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Australian envoy sees better focus under new north Pacific aid pactsNew aid agreements with three north Pacific nations have brought focus and flexibility to addressing development needs in the islands, said the Australian Ambassador for the area on Thursday.
Until recently, Marshall Islands, Federated States of Micronesia and Palau were lumped together as the North Pacific in Australian foreign policy, said Ambassador Susan Cox, who is based in Pohnpei in the Federated States of Micronesia. Now, Australia has signed direct agreements separately with each of these three nations, giving more focus and country-specific goals to its aid programs in each country.
She cited the recent Australia-Marshall Islands aid partnership agreement as moving relations between the two nations to a new level.
As a result of the agreement, Australia is focusing its aid and technical assistance on energy and water and sanitation needs in the Marshall Islands, she said.
Australia has been funding an energy advisor stationed with the Ministry of Resources and Development in Majuro, and will soon be providing a water advisor to work with the utilities and the Environmental Protection Authority, she said.
A key issue is to work with Marshall Islands officials to produce a water policy and implement an action plan based on the policy, said AusAid manager Majella Walsh, who is based in Pohnpei at the Australian Embassy.
Ms Cox said the Australian government will join with the Secretariat of the Pacific Community and the European Union in supporting funding for water catchment tanks for homes that do not have fresh water storage in the Marshall Islands. Nearly 1,000 tanks have been installed for households in several islands with EU and SPC funding. The low-lying atoll nation relies for nearly all of its fresh water on rain, so storage tanks are key to improving the quality of life, Ms Cox said.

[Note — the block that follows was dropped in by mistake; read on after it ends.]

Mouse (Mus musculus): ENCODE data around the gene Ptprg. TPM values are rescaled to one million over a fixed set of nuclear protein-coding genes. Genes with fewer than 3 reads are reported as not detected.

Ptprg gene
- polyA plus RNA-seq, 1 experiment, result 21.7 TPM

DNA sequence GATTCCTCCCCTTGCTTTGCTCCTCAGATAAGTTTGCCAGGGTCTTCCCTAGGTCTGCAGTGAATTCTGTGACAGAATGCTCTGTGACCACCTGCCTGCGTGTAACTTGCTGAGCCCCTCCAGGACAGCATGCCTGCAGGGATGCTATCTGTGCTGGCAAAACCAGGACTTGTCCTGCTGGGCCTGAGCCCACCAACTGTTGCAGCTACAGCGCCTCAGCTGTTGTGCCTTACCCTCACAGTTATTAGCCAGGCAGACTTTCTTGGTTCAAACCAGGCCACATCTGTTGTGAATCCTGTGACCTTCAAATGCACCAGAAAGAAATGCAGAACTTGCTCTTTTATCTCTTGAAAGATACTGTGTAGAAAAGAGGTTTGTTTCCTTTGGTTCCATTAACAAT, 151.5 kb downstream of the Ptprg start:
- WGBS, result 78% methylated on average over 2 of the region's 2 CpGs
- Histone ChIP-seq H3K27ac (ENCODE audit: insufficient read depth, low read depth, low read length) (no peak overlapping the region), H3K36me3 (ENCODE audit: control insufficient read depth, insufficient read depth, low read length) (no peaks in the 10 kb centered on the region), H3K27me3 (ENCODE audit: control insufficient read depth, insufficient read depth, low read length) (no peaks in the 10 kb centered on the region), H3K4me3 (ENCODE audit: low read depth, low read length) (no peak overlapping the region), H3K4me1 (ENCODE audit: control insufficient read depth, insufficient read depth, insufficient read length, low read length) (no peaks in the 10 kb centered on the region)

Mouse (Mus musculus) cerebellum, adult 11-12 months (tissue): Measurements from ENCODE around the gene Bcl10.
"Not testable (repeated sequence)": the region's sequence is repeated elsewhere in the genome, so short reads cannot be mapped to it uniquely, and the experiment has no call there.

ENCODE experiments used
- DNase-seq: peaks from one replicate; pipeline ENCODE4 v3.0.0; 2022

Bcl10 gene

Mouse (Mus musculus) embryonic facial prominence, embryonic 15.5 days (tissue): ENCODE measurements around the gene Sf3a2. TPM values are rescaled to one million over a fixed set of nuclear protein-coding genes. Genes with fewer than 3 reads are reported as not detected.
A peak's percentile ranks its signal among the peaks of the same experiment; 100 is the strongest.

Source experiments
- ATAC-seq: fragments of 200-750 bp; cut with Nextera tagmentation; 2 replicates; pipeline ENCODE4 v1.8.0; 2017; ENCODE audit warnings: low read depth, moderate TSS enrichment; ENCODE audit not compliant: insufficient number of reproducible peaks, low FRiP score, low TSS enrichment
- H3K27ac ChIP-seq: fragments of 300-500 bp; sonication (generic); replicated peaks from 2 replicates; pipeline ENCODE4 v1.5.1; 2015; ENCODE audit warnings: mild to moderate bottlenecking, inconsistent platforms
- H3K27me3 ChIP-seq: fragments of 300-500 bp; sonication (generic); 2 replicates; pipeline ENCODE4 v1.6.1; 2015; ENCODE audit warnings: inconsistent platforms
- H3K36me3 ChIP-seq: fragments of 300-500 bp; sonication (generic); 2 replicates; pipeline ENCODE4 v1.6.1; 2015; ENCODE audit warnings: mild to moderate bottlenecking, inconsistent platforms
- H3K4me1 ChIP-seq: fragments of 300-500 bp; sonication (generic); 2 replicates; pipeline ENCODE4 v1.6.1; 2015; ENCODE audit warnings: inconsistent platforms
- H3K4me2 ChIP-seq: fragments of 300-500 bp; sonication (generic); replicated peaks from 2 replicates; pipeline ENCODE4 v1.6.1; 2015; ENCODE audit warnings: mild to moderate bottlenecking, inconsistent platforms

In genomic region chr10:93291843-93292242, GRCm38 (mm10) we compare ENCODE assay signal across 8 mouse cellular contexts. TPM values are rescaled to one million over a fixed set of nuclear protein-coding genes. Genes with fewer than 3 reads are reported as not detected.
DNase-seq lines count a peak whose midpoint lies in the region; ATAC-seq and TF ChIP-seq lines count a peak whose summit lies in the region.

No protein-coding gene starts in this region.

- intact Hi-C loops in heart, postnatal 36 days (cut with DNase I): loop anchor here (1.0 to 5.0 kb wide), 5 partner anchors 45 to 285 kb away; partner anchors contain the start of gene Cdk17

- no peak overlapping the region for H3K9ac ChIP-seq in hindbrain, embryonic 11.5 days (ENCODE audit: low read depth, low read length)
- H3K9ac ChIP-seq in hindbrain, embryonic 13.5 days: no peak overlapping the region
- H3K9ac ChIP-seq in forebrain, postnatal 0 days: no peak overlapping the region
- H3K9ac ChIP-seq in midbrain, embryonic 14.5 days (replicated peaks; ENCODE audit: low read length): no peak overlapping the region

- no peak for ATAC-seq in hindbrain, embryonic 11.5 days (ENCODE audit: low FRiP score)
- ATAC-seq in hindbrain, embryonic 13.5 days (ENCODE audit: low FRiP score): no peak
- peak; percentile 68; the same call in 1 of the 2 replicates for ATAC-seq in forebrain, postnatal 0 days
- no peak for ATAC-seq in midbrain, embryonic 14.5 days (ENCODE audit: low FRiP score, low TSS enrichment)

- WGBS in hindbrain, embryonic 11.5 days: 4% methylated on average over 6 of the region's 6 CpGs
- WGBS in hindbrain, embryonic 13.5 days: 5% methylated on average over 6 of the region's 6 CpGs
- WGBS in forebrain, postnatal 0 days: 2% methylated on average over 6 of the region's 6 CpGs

“There is no point in starting something new because the water tank project is working,” said Walsh. “We’ll support it.”
Australia is devoting $750,000 each to the energy and water sectors, the ambassador said.
In addition to energy and water, Australia provides scholarships for university study to six Marshall Islanders a year, and offers $100,000 a year for development projects in the Marshall Islands through a small grants scheme aimed at non-government organization. A new climate change adaptation fund is also offering $100,000 for projects here this year, Ms Cox said. During her visit to Majuro, Ms Cox met with many of the member groups in the Marshall Islands Council of Non-Government Organizations to provide information on these grant opportunities.
The new aid agreements with the three north Pacific nations has improved relations between Australia and these countries, she said. It’s now a truly bilateral program and is flexible to look at different needs, Ms Cox said.
There is an annual development consultation that is an opportunity to review the partnership and see if it is achieving its goals, she added.
SOURCE: MARIANAS VARIETY/PACNEWS
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